Two South Okanagan start-ups were recognized for their innovation in Accelerate Okanagan’s Jump:Start Challenge.
ElectroMotion Energy Corporation and Digniti Home Hospital made it to the top 10 businesses in the competition that was held from August to November. Accelerate Okanagan is a technology-focused not-for-profit with a mission to increase the number of companies that start and grow in the Okanagan. The competition was specifically to help technology companies and entrepreneurs raise investments to finance their growth, increase their revenues and drive market share.
The investor-ready pitch competition gave the top 10 entrants eight weeks of expert training, coaching and mentorship to improve their pitches and increase their chances of raising capital. ElectroMotion Energy Corporation, based in the South Okanagan, has patented a proprietary, combined heat and power technology that replaces conventional heating, cooling and hot water systems with a single unit. This will also provide onsite power generation to prevent loss of electricity when the power fails. The technology used is so complex that president Jai Zachary was having issues explaining it to people, likening it to the time when people were first introduced to the Internet or email.
“What I got out of the program was a lot of assistance and help with understanding and articulating what people want and need to know about our company and our value proposition. One of the things I have struggled with and my company has, is trying to communicate that in a manner that people can get. Energy encompasses everything in our lives and it has been very difficult to distill it to a point that is a 30-second kind of spiel,” said Zachary.
Through the Jump:Start Challenge, he learned how to effectively communicate his idea to stakeholders from the mentoring support.
The ElectroMotion president said more than 70 per cent of the energy consumed by your home is for space heat and hot water, and the majority of that energy is required only 30 per cent of the day. His innovation, The Revolution, uses this to its advantage and reduces your home’s electrical and natural gas utility consumption.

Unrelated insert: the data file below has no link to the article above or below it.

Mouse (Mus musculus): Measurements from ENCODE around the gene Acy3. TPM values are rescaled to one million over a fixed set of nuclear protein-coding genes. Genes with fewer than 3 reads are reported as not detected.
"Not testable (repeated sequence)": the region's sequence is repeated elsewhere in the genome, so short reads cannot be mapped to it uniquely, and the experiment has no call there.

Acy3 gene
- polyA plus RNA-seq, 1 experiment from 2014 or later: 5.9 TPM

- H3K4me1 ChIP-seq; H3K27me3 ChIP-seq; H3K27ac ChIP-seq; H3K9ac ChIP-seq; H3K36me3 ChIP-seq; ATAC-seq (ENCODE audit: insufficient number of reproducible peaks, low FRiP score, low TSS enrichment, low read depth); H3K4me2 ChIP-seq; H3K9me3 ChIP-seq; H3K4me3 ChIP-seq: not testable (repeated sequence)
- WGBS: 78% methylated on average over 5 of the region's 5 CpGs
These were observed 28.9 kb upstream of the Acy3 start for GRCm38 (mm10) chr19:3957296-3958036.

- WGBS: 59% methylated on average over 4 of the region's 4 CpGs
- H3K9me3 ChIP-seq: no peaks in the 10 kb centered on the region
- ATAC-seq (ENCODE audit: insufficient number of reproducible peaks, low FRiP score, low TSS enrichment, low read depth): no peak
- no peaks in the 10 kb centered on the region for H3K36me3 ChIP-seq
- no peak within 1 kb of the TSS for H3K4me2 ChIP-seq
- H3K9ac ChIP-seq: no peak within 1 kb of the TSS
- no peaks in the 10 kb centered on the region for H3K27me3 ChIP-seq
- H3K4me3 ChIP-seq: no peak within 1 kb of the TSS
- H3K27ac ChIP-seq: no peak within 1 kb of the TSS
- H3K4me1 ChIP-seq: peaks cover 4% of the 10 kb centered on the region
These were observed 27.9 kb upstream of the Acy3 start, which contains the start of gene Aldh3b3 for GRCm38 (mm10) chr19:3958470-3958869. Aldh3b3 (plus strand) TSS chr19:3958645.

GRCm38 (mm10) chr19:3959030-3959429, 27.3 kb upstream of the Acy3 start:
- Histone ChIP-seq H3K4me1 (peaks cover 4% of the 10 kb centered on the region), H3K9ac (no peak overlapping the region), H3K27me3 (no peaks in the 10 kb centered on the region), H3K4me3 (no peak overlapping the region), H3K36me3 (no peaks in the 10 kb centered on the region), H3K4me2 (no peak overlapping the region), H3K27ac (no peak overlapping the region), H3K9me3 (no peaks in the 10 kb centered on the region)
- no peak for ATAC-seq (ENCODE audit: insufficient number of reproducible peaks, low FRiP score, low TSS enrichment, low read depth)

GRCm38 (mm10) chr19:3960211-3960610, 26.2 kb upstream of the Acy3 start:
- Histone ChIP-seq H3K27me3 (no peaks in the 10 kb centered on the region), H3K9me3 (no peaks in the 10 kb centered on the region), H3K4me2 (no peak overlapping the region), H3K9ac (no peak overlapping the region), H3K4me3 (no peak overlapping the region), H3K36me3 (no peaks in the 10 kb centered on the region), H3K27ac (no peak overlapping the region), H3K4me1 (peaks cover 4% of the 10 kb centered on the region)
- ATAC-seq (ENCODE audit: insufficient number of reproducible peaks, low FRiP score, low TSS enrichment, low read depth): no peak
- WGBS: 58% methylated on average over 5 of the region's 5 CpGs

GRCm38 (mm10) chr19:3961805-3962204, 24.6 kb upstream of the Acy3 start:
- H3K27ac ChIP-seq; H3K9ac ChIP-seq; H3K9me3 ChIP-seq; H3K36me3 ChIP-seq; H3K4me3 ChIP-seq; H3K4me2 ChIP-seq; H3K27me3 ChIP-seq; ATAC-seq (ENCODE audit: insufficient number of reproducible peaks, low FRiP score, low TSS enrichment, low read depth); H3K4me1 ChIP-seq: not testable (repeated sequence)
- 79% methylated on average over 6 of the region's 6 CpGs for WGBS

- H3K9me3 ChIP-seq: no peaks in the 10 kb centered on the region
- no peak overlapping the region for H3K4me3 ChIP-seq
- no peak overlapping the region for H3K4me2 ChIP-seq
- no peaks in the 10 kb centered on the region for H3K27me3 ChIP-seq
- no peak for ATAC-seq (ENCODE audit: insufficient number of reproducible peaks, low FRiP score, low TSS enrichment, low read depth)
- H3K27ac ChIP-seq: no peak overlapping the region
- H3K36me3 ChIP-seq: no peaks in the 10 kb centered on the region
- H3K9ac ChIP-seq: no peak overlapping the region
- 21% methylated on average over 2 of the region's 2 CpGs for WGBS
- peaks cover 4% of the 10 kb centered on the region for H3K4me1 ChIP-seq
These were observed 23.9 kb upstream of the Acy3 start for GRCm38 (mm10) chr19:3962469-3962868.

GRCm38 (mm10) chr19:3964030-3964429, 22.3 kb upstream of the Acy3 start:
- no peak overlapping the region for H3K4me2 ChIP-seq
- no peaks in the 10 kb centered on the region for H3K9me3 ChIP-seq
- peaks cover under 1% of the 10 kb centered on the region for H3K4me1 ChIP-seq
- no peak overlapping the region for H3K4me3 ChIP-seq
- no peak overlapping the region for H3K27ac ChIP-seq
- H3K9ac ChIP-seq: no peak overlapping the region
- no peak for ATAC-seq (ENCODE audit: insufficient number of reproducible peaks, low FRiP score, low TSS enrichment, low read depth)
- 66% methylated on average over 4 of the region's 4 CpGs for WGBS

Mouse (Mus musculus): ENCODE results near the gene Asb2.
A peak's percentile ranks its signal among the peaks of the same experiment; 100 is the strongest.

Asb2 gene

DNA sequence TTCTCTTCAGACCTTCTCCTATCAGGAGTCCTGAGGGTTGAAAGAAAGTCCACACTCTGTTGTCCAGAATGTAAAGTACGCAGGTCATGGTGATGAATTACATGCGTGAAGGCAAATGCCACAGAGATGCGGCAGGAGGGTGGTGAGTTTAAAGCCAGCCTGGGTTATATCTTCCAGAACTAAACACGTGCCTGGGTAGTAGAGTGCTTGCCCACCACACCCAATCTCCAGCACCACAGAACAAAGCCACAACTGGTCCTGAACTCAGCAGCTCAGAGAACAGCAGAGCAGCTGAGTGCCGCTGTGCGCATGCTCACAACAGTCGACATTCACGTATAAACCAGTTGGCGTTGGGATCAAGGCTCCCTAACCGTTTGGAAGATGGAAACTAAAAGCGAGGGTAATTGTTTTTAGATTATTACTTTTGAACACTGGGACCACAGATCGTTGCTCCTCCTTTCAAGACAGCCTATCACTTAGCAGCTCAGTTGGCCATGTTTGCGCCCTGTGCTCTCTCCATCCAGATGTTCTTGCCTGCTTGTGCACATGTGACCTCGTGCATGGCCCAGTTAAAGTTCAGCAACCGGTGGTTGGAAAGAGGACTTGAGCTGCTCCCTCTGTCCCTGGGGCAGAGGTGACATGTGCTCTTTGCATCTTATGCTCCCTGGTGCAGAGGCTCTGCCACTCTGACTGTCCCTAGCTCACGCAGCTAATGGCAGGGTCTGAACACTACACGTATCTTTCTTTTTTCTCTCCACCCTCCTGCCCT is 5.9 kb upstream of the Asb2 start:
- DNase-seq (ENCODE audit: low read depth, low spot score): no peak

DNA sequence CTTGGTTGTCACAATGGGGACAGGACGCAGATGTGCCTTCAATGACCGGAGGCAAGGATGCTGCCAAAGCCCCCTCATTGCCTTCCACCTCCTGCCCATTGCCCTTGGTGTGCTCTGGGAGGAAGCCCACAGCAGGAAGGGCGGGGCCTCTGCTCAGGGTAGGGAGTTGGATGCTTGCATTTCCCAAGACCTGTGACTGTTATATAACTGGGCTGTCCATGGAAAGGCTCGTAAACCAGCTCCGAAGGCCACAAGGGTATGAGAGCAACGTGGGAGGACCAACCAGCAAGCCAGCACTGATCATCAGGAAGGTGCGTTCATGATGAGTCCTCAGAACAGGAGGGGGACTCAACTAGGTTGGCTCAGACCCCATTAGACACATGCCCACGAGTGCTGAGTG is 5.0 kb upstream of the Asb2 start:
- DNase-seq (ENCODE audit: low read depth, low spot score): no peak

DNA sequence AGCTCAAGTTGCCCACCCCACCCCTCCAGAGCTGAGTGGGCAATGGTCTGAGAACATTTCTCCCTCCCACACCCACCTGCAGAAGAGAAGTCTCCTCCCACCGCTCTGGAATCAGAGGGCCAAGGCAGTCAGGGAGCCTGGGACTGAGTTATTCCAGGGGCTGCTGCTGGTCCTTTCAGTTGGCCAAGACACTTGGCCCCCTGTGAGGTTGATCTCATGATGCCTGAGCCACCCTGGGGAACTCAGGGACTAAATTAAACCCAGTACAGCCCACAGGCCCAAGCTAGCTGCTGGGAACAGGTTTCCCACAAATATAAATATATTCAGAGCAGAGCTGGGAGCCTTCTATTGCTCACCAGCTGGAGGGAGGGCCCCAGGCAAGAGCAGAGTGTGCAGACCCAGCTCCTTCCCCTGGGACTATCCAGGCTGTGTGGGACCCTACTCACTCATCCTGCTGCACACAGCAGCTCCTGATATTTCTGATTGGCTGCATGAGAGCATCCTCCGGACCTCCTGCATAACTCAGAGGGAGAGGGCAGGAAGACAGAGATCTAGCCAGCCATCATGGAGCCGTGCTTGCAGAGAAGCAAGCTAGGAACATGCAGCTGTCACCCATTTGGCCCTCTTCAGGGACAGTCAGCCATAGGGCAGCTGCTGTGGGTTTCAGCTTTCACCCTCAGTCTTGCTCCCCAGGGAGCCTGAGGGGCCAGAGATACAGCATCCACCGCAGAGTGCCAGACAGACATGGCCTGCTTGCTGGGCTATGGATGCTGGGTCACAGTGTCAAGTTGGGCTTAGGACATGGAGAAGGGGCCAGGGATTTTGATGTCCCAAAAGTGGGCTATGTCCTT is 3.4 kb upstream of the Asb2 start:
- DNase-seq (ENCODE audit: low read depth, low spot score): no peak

“The Revolution greatly reduces your power purchases at a time when it is most expensive — peak grid demand, and even allow you to sell surplus electricity to generate revenue for your home,” said Zachary.
The clean energy product uses fuel to generate electricity at your home, then uses the waste heat to heat your water, provide space heating and store any remaining heat for later use.
Those chosen into the top five presented their business ideas to pre-selected members of the investment community in the Okanagan and Vancouver. The overall winner received $10,000 in awards, while second and third place received awards valued at $2,500 each.
“The experience was valuable in that it really tunes up your business presentation and allows you to get investor ready in a very short path,” said Rees Moerman of Digniti Home Hospital based in the South Okanagan.
However, Moerman said the B.C. economy is “absolutely dismal” for venture capital, making it tough for start-ups.
“We have this illusion where we create this venue for all these companies to put themselves out there, but the amount of real venture capital that is out there is absolutely dismal and part of that is the world market and part of that is our Canadian temperment. We don’t support our companies like American companies do.”
A West Kelowna start-up, WTFast, was announced as the overall inaugural Jump:Start Challenge winner. The company speeds up multi-player online games by 60 to 90 per cent. HuStream and StreetText were named runners-up.
“We were thrilled by the number of applications received and the standard of the presentations, which demonstrates the high level of creativity and innovation that exists in the Okanagan technology community,” said Jason Neale, CEO of Accelerate Okanagan.